11 February 2014 at 15:30 for 16:00 at Museum Africa
12 February 2014 at 18:00 at Museum Africa
PUBLIC EXHIBITION DURATION
13 February 2014 – 29 June 2014
Open Tuesday to Sunday between 9:00 and 17:00
Rise and Fall of Apartheid: Photography and the Bureaucracy of Everyday Life is curated by Okwui Enwezor, with Rory Bester. It is made possible with support from Mark McCain and Caro MacDonald/Eye and I, the Andy Warhol Foundation for the Visual Arts, the ICP Exhibitions Committee, National Endowment of the Arts, Joseph and Joan Cullman Foundation for the Arts, Deborah Jerome and Peter Guggenheimer, and from the Robert Mapplethorpe Foundation in honour of 30 years of committed ICO service by Willis E. Hartshorn.
This edition of the exhibition is brought to Johannesburg by the South African Department of Arts and Culture and the Ford Foundation, supported by the City of Johannesburg, Museum Africa, the European Union, the Goethe-Institut, the Austrian Embassy, the British Council, EUNIC, the German Embassy, the French Institute of South Africa, the Swiss Embassy, and the University of the Witwatersrand.
ABOUT THE CURATORS
Okwui Enwezor is Director of Haus der Kunst, Munich and an Adjunct Curator at the International Center of Photography, and was recently named Director of the 2015 Venice Biennale. Before joining Haus der Kunst, Enwezor was Dean of Academic Affairs and Senior Vice President at San Francisco Art Institute. He served as the Artistic Director of La Triennale 2012 at Palais de Tokyo, Paris, and as the Artistic Director of the 2nd Johannesburg Biennale (1997), Documenta11 (2002), and 7th Gwangju Biennale (2008), among other international exhibitions. Enwezor was the Kirk Varnedoe Visiting Professor at Institute of Fine Arts, New York University. And, he is the founding publisher and editor of Nka: Journal of Contemporary African Art.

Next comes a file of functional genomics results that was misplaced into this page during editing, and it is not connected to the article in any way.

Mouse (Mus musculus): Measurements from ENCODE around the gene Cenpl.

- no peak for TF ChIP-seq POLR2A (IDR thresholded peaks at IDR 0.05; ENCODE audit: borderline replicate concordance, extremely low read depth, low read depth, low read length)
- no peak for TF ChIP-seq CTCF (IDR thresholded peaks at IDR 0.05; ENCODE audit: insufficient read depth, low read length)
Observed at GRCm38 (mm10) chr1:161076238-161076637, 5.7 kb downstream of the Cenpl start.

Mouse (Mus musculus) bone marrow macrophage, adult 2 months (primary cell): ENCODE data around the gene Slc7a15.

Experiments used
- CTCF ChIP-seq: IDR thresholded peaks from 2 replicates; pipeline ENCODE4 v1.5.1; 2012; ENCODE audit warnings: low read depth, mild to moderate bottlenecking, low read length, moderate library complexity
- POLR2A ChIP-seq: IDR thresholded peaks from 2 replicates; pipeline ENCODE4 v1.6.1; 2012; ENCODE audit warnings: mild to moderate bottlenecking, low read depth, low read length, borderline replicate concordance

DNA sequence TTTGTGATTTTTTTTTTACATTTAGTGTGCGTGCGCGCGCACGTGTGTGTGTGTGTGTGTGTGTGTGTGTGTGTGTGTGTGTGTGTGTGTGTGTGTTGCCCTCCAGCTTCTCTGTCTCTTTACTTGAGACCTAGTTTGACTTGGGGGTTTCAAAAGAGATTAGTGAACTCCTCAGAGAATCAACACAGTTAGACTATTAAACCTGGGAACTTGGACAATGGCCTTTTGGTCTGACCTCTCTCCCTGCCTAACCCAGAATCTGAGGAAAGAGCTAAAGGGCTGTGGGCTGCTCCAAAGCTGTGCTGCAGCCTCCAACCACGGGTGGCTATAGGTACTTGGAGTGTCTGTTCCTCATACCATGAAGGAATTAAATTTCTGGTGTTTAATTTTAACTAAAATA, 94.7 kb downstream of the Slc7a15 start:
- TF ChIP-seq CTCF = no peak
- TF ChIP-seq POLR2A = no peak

Rory Bester is an art historian and critic, as well as a curator and documentary filmmaker. Based at the Wits School of Arts in Johannesburg, his teaching and research areas include archive and museum practice, curatorial studies, exhibition histories, migration and diaspora studies, photographic histories, post-colonialism, and post-war South African art. He regularly writes art criticism for the Mail and Guardian newspapers, as well as for Art South Africa, Camera Austria, and Nka: Journal of Contemporary African Art. Bester has curated and co-curated a number of exhibitions in Denmark, Germany, South Africa, Sweden, and the United States.